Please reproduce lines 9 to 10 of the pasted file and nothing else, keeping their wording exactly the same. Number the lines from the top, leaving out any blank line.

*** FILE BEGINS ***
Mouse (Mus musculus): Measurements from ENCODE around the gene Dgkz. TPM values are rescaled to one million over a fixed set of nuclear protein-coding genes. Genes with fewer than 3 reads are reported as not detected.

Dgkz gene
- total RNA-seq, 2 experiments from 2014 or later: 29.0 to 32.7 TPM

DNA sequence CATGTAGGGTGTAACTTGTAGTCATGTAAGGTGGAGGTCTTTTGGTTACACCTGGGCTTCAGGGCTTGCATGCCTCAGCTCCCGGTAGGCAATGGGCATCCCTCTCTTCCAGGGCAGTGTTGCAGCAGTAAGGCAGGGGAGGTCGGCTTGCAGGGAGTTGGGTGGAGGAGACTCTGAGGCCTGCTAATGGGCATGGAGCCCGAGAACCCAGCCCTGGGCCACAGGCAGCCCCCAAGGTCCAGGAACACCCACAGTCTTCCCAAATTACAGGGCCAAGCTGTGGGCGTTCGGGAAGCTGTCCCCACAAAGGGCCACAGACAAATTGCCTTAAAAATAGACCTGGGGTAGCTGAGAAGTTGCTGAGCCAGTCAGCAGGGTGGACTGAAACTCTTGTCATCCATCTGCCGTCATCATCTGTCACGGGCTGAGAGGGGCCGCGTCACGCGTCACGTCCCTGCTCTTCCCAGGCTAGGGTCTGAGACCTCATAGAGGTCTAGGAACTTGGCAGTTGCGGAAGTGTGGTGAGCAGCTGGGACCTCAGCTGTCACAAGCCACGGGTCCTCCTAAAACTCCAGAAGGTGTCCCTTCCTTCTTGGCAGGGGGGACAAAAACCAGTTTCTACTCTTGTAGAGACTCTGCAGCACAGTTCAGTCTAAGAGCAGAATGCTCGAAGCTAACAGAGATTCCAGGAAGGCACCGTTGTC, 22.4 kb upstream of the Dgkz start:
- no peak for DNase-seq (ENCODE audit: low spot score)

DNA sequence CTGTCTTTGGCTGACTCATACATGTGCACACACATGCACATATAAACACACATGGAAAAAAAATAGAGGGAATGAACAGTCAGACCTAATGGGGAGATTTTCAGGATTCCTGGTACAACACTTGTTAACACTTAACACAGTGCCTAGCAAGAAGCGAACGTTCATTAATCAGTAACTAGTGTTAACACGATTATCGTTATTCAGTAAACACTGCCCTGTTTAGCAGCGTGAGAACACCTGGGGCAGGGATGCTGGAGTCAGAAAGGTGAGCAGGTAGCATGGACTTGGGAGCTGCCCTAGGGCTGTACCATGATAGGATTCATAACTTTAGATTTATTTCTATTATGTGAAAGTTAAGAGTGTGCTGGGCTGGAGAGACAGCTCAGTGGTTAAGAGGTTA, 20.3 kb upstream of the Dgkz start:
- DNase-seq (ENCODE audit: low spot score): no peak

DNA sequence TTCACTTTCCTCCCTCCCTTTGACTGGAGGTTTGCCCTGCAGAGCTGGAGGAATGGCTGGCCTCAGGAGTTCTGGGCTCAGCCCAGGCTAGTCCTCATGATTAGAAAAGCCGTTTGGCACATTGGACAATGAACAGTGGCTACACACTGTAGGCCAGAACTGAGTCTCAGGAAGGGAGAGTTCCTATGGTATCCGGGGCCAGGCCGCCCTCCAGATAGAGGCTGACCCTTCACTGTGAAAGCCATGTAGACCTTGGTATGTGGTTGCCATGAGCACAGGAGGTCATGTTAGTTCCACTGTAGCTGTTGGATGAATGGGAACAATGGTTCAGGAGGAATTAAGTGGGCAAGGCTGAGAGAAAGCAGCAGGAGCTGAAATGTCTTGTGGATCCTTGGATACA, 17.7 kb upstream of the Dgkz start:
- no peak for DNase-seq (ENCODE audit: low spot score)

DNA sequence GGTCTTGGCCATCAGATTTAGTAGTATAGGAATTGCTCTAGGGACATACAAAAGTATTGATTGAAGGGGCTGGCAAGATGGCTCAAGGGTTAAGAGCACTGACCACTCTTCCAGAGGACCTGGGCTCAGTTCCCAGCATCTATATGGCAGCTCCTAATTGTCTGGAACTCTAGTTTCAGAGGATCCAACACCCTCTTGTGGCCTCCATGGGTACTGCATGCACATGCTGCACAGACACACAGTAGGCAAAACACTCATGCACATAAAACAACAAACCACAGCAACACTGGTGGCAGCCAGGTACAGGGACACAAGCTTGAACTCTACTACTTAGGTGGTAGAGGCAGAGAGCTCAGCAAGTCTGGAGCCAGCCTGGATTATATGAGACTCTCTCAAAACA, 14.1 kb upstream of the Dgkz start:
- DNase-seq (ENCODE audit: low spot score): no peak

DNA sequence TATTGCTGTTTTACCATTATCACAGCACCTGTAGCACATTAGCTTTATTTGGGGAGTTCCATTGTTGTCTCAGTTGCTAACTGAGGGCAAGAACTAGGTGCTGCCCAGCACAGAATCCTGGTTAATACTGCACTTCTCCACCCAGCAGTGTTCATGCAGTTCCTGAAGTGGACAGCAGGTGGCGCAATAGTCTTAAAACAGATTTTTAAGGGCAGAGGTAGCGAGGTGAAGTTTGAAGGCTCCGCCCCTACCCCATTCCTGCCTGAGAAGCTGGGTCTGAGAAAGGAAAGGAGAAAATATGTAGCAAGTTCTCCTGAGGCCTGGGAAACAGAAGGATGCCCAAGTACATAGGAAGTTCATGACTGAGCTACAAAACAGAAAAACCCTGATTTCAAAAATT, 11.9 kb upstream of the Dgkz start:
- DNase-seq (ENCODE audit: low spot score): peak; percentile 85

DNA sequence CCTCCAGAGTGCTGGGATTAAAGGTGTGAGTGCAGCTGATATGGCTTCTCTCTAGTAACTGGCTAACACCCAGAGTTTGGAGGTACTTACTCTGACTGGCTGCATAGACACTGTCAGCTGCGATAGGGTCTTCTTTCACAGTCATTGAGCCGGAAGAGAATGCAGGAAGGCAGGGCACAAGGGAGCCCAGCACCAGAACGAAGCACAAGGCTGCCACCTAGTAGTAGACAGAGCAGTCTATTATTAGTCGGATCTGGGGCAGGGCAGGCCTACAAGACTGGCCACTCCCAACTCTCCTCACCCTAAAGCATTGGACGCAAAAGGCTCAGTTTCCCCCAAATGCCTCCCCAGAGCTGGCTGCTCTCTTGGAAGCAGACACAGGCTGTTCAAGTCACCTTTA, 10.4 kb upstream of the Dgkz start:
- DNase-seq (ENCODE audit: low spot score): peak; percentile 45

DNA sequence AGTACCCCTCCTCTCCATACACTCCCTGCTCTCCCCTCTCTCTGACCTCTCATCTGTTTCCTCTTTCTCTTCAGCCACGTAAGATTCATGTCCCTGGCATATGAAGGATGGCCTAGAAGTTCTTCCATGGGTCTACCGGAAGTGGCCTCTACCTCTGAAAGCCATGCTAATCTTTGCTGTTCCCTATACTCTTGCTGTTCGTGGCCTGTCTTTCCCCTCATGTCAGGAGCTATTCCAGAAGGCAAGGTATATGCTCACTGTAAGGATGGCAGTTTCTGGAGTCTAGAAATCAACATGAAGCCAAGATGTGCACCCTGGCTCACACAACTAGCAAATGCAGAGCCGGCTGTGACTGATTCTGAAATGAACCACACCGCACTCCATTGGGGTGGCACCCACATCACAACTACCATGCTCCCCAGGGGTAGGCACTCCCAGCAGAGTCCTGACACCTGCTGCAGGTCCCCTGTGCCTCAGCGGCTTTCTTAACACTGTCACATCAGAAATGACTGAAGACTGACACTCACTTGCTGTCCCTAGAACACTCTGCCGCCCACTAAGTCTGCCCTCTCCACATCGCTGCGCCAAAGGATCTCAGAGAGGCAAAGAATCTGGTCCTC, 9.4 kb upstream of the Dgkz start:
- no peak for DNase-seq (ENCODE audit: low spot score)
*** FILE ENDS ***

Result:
- no peak for DNase-seq (ENCODE audit: low spot score)

DNA sequence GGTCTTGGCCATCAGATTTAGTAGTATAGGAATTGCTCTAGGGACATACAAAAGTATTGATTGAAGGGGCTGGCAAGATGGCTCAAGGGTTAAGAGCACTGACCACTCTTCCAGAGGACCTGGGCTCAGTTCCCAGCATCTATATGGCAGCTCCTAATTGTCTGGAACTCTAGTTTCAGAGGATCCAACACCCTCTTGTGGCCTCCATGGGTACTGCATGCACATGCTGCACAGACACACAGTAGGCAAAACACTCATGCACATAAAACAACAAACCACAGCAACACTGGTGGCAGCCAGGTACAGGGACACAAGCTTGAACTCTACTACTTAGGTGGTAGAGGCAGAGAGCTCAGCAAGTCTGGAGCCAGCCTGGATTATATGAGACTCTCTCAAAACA, 14.1 kb upstream of the Dgkz start: